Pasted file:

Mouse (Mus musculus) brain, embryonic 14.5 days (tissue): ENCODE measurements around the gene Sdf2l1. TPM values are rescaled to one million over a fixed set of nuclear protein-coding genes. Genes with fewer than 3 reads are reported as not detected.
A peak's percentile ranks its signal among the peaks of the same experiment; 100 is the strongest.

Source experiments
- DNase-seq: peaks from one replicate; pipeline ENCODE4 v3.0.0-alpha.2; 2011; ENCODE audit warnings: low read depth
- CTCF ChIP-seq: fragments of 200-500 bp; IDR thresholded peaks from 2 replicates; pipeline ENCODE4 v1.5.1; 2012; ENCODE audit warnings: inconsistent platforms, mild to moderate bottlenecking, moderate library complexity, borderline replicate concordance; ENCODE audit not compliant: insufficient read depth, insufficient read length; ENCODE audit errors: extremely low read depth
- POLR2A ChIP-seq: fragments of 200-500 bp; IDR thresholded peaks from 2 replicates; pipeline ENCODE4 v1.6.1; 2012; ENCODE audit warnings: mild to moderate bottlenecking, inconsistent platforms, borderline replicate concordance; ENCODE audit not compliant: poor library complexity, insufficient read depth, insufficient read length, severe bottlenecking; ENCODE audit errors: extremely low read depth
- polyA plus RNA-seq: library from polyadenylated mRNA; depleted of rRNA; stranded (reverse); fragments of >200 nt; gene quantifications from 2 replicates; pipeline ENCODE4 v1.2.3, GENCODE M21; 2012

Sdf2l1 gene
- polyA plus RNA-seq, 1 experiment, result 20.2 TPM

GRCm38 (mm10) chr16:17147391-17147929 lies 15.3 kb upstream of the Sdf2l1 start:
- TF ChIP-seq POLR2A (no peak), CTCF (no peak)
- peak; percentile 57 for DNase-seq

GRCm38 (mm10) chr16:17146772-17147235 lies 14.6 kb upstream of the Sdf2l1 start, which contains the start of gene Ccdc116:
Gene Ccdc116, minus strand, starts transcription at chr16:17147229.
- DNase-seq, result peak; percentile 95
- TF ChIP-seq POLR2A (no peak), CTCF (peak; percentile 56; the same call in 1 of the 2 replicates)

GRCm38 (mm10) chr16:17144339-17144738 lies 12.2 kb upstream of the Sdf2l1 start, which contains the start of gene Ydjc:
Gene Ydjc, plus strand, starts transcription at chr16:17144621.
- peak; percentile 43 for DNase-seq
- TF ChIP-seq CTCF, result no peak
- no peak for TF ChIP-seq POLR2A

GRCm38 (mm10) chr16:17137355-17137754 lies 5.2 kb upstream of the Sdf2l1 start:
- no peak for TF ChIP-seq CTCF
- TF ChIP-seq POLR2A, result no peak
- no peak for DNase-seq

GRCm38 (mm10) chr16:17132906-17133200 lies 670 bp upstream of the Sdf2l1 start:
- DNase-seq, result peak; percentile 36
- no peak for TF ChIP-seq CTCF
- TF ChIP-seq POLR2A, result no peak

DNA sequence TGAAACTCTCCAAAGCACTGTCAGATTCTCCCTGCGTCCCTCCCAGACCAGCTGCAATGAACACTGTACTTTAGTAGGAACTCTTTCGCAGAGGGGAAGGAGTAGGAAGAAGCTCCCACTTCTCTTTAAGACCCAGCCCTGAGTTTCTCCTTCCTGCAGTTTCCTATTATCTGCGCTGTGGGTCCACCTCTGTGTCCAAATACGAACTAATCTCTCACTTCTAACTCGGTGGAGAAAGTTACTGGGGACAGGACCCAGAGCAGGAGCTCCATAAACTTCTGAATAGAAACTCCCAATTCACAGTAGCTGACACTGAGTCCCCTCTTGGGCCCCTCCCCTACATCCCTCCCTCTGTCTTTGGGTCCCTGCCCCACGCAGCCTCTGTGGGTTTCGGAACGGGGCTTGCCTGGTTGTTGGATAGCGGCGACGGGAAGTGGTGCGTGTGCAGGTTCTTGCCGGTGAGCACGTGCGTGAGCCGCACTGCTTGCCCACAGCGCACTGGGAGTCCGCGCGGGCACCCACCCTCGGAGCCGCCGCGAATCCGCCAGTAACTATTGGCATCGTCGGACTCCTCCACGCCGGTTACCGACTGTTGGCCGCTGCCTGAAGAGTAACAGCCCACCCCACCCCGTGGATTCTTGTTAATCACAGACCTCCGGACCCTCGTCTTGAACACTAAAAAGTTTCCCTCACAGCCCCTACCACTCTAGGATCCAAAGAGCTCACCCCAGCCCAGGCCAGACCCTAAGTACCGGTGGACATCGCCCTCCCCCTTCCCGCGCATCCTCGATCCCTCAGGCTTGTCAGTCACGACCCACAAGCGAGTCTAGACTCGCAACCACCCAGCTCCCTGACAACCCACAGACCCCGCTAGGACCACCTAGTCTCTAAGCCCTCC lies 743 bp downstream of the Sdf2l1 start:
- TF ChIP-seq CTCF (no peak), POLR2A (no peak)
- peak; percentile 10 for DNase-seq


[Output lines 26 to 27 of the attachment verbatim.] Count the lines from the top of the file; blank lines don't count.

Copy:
GRCm38 (mm10) chr16:17132906-17133200 lies 670 bp upstream of the Sdf2l1 start:
- DNase-seq, result peak; percentile 36